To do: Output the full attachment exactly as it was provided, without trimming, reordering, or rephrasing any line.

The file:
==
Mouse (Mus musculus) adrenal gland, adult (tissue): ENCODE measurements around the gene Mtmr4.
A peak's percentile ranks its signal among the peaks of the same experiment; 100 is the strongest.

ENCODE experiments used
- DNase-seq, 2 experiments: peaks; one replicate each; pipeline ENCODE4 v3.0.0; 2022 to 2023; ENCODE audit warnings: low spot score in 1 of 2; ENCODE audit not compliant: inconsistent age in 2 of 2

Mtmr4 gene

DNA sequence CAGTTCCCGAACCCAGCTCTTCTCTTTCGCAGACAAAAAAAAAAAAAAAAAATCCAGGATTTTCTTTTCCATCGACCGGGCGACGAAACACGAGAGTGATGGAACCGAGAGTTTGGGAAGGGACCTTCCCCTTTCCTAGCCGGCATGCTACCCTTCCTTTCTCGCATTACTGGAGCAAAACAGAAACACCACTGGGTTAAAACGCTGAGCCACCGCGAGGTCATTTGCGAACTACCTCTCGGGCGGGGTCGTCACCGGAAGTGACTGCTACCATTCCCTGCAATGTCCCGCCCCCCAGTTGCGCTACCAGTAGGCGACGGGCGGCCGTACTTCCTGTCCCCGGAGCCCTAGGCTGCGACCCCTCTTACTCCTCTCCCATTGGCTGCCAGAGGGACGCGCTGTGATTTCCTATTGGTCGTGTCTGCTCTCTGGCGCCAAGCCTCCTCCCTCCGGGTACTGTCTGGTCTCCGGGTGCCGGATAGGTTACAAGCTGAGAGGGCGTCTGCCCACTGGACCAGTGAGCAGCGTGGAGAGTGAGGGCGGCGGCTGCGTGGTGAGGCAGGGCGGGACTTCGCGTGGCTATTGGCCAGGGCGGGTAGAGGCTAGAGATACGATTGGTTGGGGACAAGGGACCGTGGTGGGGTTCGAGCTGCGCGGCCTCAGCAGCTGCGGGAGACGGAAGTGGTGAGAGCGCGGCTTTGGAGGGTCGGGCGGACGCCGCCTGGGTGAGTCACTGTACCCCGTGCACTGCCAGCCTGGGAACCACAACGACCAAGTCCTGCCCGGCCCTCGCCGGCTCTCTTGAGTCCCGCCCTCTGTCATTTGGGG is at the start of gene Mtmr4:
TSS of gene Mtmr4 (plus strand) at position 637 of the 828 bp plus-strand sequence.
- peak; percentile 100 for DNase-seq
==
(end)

Mouse (Mus musculus) adrenal gland, adult (tissue): ENCODE measurements around the gene Mtmr4.
A peak's percentile ranks its signal among the peaks of the same experiment; 100 is the strongest.

ENCODE experiments used
- DNase-seq, 2 experiments: peaks; one replicate each; pipeline ENCODE4 v3.0.0; 2022 to 2023; ENCODE audit warnings: low spot score in 1 of 2; ENCODE audit not compliant: inconsistent age in 2 of 2

Mtmr4 gene

DNA sequence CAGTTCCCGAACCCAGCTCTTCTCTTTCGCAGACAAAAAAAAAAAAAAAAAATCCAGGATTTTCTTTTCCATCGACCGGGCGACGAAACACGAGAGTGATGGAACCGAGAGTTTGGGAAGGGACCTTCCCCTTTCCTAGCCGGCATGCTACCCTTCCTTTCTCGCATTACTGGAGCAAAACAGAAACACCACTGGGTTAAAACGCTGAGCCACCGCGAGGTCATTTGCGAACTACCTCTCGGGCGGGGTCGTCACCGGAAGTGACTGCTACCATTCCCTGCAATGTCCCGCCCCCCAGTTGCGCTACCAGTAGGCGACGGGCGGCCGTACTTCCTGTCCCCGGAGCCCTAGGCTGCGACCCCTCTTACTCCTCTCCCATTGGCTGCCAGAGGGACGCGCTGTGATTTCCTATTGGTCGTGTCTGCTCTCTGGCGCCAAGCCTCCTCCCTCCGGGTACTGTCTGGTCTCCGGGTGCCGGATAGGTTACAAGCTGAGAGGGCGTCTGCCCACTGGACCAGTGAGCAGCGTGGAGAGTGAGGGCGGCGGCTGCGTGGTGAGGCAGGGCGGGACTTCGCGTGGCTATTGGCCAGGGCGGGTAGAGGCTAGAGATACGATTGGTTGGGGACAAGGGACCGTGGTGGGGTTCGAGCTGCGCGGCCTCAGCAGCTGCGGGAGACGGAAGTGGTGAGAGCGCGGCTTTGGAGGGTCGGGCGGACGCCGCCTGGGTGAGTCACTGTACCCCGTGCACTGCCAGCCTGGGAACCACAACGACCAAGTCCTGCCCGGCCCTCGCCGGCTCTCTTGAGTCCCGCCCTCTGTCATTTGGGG is at the start of gene Mtmr4:
TSS of gene Mtmr4 (plus strand) at position 637 of the 828 bp plus-strand sequence.
- peak; percentile 100 for DNase-seq